They were all passionate about the ability to finally leverage healthcare data at scale. Shulkin talked about using data to prevent suicides of veterans. The highest incidence is in the first year after discharge, when they risk falling between the cracks as they transition from the DoD to VA system. Siddiqui bemoaned the difficulties of confronting the opioid crisis with 2-year old data, and von Eschenbach spoke of the potential to transform the whole healthcare system by improving care and reducing costs.
Shulkin seemed the most skeptical about where things are headed in the near term, predicting incremental change in the healthcare system as the most likely outcome of the fight between Medicare-for-All Democrats and Republicans who want to crush federal involvement. When Siddiqui gushed about the potential to use the planet’s largest healthcare data set (from CMS) in hackathons and challenges and system redesigns, Shulkin interjected that working with the government was, “not for the feint of heart,” and “,not a great strategy for a young company.”
There was an interesting back and forth about how to get the public comfortable with data sharing, how to overcome the decline of public trust in general, and how to address privacy from a policy and technological standpoint.
The panelists generally agreed that patients would be on board if they saw how use of data could help with their own care, and that even spectacular data breaches wouldn’t completely erode patients’ trust in the system. We have become accustomed to such breaches with our financial data, after all.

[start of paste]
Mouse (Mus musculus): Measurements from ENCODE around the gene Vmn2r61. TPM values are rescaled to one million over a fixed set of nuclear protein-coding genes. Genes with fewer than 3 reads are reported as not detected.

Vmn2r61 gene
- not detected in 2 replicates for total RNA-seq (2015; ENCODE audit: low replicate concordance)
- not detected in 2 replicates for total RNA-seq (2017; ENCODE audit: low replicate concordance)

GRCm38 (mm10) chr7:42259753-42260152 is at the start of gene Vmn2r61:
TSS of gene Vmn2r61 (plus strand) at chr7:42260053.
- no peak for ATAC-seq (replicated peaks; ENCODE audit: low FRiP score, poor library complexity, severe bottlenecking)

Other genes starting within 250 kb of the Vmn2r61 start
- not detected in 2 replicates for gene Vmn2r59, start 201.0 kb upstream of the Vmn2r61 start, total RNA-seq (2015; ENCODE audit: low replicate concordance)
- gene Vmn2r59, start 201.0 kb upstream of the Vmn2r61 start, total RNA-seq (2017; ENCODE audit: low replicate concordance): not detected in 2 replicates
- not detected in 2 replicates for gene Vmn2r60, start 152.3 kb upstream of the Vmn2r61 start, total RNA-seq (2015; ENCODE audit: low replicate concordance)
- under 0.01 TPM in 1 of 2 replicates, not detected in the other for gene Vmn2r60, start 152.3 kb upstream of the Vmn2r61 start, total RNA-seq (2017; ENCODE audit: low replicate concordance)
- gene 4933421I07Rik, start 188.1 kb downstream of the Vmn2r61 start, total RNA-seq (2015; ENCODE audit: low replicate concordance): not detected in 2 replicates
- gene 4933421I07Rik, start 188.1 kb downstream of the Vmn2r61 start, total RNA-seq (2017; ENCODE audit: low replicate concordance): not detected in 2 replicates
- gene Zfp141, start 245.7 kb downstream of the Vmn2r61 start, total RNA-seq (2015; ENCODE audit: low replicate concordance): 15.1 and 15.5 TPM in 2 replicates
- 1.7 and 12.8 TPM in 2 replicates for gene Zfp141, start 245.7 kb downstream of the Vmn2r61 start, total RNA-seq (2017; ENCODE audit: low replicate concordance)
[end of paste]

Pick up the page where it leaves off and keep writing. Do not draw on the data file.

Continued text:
Shulkin thought people would get really upset if they learned that their data was for sale. I disagree -I think consumers are already coming to terms with their data being sold throughout the rest of the information economy; it’s by no means unique to healthcare.
In closing, von Eschenbach said he was “incredibly optimistic” due to the tremendous energy coming into the process right now. It’s a chaotic environment, he said, but we’ll look back in five years and be grateful for today’s chaos.
Shulkin pointed to the large number of healthcare data companies formed over the past three years, using that as an indicator of the level of optimism in the field. It wasn’t evident to me that he fully shares this optimism.
And Siddiqui presented herself as a realist but also a bit of a visionary and optimist, who is thinking about the healthcare system that we want to have. For her –and many of us– it’s one that’s more technology enabled, virtual care enabled, and homecare centric.
I’m heading to the HLTH conference in Las Vegas next week. I hope it’s as worthwhile as the Datavant event!
I enjoyed moderating the Blockbuster Medicare Innovations panel at the AHIP conference on Medicare, Medicaid and Dual Eligibles. In this video recap, I summarize the panelists’ key takeaways on supplemental benefits, home dialysis, and telemedicine.